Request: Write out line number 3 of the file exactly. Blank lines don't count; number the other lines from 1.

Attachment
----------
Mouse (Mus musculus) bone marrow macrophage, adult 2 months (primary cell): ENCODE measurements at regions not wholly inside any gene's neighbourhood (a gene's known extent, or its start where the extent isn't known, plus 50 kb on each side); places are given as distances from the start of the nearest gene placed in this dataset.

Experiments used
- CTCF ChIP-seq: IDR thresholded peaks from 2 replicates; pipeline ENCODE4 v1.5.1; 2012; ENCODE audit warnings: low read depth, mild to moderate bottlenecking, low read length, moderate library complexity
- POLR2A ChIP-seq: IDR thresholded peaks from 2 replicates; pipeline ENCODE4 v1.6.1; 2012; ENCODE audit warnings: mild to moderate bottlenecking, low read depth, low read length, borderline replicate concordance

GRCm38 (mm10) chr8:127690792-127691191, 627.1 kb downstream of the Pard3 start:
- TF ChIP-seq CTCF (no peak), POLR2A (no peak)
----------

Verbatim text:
- CTCF ChIP-seq: IDR thresholded peaks from 2 replicates; pipeline ENCODE4 v1.5.1; 2012; ENCODE audit warnings: low read depth, mild to moderate bottlenecking, low read length, moderate library complexity